But enough about me, look at Queer Eye's beloved Jonathan Van Ness. While he's been outspoken about being genderqueer, gay, and HIV positive, he prefers he/him pronouns. "The older I get, the more I think that I'm nonbinary," Van Ness said. "I'm gender nonconforming. Like, some days I feel like a man, but then other days I feel like a woman." As he told Out magazine, he doesn't identify as a man, but he does prefer "he/him/his" pronouns. In his view, those pronouns don't detract from or contradict his non-binary identity, because gender is not about simple binaries between masculine and feminine identifiers. "Any opportunity I have to break down stereotypes of the binary, I am down for it, I'm here for it," he said. "I think that a lot of times gender is used to separate and divide. It's this social construct that I don't really feel like I fit into the way I used to."
On the other hand, last month non-binary singer Sam Smith announced that their preferred pronouns are "they/them." Smith posted to Instagram, "I've decided I am changing my pronouns to THEY/THEM ❤ after a lifetime of being at war with my gender I've decided to embrace myself for who I am, inside and out." People like Smith and Trevor Project's Sam Brenton simply feel more validated, seen, heard, and true to themselves with gender-neutral pronouns. Smith wrote, "I'm so excited and privileged to be surrounded by people that support me in this decision but I've been very nervous about announcing this because I care too much about what people think but f*ck it!"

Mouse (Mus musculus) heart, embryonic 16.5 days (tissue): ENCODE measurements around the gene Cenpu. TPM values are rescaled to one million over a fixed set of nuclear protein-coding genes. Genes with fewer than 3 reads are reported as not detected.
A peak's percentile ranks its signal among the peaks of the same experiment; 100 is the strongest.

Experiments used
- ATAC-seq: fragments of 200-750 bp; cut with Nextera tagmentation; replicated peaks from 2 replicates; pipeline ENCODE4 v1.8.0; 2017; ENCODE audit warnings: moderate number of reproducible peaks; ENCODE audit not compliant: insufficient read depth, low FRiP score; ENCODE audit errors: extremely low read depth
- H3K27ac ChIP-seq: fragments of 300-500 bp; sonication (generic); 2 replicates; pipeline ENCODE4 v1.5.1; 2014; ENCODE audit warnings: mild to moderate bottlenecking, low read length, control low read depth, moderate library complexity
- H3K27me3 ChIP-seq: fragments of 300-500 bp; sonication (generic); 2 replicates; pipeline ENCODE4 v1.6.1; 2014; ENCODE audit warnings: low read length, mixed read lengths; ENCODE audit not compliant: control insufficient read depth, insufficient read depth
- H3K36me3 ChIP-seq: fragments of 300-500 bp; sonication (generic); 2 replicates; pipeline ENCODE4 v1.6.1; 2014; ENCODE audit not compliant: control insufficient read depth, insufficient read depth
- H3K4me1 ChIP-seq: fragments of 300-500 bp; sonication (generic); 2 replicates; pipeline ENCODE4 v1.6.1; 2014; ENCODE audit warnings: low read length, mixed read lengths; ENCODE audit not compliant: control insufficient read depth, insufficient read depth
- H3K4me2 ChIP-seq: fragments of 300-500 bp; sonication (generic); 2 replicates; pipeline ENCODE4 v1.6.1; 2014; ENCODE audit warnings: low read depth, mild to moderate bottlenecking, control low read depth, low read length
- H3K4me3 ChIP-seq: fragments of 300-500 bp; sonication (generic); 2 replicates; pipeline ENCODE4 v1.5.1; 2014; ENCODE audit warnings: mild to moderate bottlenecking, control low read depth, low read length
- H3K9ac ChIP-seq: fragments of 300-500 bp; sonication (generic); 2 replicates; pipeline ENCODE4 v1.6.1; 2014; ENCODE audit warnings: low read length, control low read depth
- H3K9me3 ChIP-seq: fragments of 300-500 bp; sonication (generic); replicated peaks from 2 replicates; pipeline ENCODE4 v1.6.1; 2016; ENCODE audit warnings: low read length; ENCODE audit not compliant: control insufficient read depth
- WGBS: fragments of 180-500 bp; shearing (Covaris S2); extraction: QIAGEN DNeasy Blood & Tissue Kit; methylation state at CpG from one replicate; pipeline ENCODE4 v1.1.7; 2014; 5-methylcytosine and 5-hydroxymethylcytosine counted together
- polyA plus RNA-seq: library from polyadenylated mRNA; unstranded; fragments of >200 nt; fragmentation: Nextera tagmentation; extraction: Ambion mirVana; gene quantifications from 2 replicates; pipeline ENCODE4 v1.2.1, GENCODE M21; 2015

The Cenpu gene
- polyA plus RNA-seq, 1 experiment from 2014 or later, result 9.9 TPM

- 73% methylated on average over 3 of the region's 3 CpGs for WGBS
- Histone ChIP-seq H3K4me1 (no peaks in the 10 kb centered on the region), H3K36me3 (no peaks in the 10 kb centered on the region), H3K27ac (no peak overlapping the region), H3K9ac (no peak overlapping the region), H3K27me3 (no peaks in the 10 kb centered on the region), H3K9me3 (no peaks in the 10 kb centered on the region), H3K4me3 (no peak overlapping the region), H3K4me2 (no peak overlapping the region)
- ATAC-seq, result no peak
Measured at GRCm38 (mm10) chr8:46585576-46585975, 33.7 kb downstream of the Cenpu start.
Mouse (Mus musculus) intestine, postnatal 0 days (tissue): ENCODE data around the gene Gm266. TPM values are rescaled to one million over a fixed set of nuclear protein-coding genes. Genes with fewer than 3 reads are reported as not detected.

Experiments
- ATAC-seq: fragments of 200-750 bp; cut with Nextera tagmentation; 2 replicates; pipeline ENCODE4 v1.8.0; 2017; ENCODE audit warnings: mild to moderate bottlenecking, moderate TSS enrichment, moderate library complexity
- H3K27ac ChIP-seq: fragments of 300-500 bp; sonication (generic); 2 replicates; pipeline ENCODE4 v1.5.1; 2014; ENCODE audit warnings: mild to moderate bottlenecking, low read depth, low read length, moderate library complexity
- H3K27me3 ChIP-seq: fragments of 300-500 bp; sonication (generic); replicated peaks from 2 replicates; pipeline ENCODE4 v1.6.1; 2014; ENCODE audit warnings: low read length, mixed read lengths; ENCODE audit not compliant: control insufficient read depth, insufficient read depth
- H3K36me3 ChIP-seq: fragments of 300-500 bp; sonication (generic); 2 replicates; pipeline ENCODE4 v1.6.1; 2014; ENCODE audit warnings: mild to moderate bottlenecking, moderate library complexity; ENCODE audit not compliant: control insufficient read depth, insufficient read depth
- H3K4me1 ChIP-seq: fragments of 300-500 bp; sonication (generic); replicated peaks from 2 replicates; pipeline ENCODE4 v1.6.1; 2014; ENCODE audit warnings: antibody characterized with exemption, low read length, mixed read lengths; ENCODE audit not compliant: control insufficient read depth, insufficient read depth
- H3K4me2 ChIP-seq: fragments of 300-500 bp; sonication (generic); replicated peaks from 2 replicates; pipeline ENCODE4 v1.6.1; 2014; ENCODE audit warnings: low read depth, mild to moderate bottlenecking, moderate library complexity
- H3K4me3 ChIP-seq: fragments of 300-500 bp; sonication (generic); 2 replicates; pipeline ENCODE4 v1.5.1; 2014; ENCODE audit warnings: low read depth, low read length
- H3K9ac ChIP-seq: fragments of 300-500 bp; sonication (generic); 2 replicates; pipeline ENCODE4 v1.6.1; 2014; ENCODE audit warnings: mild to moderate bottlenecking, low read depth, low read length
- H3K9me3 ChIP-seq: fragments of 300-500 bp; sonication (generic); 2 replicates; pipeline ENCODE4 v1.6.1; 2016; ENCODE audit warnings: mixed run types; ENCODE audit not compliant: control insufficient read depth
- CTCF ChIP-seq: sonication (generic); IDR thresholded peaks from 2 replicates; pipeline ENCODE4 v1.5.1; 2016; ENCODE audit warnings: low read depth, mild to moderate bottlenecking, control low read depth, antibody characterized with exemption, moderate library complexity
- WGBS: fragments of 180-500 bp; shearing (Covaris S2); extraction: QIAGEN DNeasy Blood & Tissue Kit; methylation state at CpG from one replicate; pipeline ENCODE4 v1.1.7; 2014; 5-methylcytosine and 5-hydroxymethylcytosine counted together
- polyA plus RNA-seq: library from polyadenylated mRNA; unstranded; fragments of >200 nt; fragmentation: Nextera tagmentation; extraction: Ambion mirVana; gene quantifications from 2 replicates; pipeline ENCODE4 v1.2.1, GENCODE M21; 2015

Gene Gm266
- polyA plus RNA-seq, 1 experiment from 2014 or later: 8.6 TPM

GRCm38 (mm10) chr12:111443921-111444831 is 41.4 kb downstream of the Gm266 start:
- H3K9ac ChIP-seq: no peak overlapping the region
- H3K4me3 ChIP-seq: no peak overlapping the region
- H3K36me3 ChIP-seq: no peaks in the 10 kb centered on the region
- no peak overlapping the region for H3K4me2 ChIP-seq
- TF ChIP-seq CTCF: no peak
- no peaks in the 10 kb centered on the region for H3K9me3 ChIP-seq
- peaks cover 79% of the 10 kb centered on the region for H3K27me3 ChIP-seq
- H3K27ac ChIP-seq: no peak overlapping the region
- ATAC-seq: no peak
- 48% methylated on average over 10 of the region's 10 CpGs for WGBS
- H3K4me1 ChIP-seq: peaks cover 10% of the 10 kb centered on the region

Most importantly, as pretty much every non-binary person and activist is aware, changing cultural norms is hard. While LGBTQ+ activism is inspired and passionate and dedicated to expanding human rights to all gender identities, we all know that changing society's entire understanding of gender and pronoun usage is about slowly opening minds. As Smith wrote, "I understand there will be many mistakes and mis gendering but all I ask is you please please try. I hope you can see me like I see myself now. Thank you." Happy Pronouns Day to you/him/her/they/(f)aer/zim.